“I have a little shadow that goes in and out with me…”, so goes the poem ‘My Shadow‘ by Robert Louis Stevenson. My 2-year-old likes to chase her shadow when we go out walking but my elder daughter wants to know where shadows come from…
The key to understanding shadows is light, because shadows are made when something blocks out the light.
You might remember from my post about rainbows that light is made up of waves and that light-waves travel in straight lines. So, if something gets in the way of those light-waves, then they will stop travelling. If that happens, you will see a dark patch where there is no light and we call this ‘no light’ a shadow.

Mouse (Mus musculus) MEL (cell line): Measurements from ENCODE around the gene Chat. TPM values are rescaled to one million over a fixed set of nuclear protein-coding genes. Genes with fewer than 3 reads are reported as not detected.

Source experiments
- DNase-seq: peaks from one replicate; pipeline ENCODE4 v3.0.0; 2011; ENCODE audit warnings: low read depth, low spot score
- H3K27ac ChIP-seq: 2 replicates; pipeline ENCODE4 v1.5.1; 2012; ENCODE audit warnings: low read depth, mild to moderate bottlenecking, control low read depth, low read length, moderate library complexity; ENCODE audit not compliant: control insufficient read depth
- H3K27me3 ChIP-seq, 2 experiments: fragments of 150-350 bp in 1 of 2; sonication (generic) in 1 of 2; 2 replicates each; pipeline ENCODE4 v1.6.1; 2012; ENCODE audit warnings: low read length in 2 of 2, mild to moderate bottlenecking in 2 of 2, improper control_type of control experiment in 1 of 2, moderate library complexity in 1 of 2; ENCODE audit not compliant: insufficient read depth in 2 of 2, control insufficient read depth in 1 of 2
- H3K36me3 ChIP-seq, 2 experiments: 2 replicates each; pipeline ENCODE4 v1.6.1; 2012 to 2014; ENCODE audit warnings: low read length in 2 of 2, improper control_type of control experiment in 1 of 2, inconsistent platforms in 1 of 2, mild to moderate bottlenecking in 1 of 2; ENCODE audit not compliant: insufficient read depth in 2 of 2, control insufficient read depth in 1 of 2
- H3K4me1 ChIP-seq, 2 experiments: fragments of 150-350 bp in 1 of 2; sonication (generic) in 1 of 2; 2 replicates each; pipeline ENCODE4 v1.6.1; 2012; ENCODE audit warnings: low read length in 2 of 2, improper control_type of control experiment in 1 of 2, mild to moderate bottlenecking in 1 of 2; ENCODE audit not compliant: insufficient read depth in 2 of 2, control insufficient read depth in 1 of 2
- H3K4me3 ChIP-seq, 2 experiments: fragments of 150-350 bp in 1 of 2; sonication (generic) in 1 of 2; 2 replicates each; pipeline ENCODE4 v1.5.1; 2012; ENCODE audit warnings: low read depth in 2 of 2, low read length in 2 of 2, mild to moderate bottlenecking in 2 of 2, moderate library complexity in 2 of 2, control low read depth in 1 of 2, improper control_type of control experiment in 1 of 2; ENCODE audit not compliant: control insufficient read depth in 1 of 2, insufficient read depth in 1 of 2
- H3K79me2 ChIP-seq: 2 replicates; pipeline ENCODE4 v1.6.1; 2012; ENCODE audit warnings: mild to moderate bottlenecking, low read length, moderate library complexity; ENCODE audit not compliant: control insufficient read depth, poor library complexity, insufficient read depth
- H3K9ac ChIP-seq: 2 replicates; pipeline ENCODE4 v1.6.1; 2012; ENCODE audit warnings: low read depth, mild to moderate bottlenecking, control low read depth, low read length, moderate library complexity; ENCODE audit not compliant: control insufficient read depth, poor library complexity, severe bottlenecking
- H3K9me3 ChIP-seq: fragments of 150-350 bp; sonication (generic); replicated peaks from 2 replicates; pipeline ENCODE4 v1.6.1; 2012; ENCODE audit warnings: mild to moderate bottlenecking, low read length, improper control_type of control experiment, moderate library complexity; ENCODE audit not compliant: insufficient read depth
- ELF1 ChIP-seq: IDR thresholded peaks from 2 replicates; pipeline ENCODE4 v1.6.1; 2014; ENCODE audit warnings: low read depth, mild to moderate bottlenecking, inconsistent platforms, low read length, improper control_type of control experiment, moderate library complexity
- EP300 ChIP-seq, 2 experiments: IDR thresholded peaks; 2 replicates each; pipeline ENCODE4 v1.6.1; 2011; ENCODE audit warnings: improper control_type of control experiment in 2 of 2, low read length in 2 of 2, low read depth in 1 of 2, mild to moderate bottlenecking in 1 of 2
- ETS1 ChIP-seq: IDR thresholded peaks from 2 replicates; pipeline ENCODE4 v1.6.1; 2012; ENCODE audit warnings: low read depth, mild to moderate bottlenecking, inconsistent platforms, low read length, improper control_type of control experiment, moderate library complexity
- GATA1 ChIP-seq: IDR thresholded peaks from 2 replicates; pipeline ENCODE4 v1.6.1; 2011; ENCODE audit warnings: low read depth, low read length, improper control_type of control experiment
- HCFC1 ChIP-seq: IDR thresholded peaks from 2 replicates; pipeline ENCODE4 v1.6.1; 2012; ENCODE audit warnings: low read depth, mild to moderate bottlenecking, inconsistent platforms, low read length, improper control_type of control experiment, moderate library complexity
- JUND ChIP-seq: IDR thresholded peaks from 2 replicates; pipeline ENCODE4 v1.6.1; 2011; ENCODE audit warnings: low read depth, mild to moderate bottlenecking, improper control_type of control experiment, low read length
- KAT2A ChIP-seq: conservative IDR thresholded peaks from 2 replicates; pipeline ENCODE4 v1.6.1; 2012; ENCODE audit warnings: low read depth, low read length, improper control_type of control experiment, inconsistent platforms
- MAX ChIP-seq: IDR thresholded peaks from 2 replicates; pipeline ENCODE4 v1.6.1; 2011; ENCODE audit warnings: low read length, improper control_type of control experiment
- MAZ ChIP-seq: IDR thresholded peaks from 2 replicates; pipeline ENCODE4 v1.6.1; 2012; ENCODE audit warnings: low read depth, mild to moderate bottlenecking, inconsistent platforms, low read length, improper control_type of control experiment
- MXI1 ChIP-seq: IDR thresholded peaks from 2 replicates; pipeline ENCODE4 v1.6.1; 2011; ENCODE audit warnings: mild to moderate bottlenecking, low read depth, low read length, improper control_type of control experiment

You can test this out by doing an experiment: Find a torch and take it into a dimly lit room. Point the torch at the wall and you’ll see a circle of light coming from the torch. Put your hand in between the torch and the wall, you’ll see a shadow of the shape of your hand on the wall. That’s because the light from the torch can’t travel through your hand, so there is a patch of ‘no light’ or shadow where the light has been blocked.
The same thing happens outside when the Sun is shining. You might have noticed your shadow on a sunny day? If you stand with the Sun behind you, you will see a shadow of the shape of you on the ground. That’s because you are blocking the light from the Sun from getting onto the ground in front of you.
So, a shadow is made when something gets in the way of lightwaves!